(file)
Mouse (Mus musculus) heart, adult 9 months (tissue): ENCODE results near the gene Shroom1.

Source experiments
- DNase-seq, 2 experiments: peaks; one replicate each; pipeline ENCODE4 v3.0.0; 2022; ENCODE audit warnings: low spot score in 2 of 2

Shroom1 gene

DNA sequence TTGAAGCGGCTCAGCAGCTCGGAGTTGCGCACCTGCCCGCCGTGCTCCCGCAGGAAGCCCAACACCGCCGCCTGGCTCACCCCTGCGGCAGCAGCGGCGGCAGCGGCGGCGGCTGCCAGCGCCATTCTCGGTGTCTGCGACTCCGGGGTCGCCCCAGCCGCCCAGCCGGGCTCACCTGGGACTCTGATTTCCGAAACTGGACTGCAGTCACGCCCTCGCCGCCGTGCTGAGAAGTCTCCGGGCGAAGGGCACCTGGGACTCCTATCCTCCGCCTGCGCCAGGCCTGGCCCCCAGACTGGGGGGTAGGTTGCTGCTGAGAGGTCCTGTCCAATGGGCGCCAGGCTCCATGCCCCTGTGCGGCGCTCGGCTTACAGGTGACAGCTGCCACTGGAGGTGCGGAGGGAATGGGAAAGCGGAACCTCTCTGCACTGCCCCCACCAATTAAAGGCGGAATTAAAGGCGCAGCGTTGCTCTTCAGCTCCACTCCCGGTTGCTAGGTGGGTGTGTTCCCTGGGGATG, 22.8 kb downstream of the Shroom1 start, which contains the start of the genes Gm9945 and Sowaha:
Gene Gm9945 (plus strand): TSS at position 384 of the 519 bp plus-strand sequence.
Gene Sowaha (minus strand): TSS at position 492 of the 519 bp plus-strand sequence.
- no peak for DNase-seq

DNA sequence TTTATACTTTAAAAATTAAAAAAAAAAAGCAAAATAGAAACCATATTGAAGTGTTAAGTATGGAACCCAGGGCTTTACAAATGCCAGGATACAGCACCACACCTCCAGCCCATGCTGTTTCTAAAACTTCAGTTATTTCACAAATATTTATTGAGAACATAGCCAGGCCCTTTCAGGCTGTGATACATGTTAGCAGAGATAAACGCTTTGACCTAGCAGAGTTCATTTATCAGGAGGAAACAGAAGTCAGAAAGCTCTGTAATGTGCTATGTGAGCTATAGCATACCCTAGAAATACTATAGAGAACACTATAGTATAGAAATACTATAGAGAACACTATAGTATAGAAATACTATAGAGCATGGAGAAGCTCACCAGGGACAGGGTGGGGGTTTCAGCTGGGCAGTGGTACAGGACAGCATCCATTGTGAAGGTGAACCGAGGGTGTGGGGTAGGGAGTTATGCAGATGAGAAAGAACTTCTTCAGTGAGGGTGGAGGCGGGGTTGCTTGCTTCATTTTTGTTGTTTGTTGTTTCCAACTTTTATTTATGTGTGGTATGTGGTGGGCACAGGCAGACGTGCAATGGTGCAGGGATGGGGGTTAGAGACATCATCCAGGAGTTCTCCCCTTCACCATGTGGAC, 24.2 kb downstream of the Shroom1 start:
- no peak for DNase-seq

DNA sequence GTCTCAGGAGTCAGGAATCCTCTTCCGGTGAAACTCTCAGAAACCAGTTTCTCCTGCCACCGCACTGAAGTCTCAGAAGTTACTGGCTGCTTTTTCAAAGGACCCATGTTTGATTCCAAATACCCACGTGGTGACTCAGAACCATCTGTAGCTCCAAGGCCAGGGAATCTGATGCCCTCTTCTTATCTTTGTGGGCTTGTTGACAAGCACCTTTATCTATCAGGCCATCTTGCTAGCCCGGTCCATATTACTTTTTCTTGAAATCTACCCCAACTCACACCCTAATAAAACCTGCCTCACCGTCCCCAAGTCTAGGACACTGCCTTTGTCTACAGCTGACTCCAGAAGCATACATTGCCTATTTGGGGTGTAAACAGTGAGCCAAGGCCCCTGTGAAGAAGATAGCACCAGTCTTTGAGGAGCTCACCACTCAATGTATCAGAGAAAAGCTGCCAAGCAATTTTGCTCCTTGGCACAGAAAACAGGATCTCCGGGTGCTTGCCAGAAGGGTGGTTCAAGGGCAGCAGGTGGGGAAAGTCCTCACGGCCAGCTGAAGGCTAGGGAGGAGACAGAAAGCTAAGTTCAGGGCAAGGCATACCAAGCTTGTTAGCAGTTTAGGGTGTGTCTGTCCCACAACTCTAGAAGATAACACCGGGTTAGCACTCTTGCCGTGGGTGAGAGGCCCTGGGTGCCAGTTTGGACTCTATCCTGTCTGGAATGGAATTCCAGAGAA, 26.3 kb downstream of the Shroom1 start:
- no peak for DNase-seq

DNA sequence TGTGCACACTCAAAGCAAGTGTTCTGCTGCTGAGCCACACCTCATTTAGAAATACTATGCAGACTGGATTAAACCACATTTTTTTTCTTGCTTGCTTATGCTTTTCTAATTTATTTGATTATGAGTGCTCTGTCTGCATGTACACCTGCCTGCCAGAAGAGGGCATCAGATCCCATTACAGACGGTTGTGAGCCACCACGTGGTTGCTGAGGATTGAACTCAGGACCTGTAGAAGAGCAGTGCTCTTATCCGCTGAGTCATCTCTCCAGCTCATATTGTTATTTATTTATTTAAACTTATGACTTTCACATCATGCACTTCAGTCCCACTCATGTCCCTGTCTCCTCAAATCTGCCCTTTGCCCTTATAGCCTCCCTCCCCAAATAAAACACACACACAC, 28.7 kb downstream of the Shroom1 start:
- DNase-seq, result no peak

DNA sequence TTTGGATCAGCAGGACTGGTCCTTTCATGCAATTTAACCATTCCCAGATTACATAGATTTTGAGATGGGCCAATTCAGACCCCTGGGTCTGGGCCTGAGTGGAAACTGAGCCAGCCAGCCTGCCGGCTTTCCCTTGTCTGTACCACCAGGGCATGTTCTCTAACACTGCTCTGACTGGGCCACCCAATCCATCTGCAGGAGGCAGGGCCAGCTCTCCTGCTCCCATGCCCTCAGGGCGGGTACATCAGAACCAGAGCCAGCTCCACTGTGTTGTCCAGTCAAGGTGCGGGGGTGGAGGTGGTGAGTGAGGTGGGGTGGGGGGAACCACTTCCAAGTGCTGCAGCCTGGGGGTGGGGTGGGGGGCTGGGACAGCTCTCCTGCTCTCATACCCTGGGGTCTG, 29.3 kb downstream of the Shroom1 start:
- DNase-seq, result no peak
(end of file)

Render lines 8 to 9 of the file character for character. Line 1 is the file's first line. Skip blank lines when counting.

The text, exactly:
- no peak for DNase-seq

DNA sequence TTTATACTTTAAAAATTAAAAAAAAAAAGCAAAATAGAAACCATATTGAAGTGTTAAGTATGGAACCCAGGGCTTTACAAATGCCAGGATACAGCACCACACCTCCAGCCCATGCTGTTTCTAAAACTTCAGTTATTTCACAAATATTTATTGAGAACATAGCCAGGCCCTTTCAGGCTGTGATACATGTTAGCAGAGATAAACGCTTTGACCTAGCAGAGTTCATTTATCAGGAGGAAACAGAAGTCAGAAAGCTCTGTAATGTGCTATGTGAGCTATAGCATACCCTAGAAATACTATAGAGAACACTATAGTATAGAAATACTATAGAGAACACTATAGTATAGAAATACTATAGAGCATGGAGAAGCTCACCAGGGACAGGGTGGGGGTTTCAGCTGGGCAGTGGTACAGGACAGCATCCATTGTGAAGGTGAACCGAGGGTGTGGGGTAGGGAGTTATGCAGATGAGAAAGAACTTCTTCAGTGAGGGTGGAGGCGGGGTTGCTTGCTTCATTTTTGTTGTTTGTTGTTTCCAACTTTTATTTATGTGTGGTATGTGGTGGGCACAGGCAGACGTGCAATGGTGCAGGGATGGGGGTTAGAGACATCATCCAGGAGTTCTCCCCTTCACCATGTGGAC, 24.2 kb downstream of the Shroom1 start: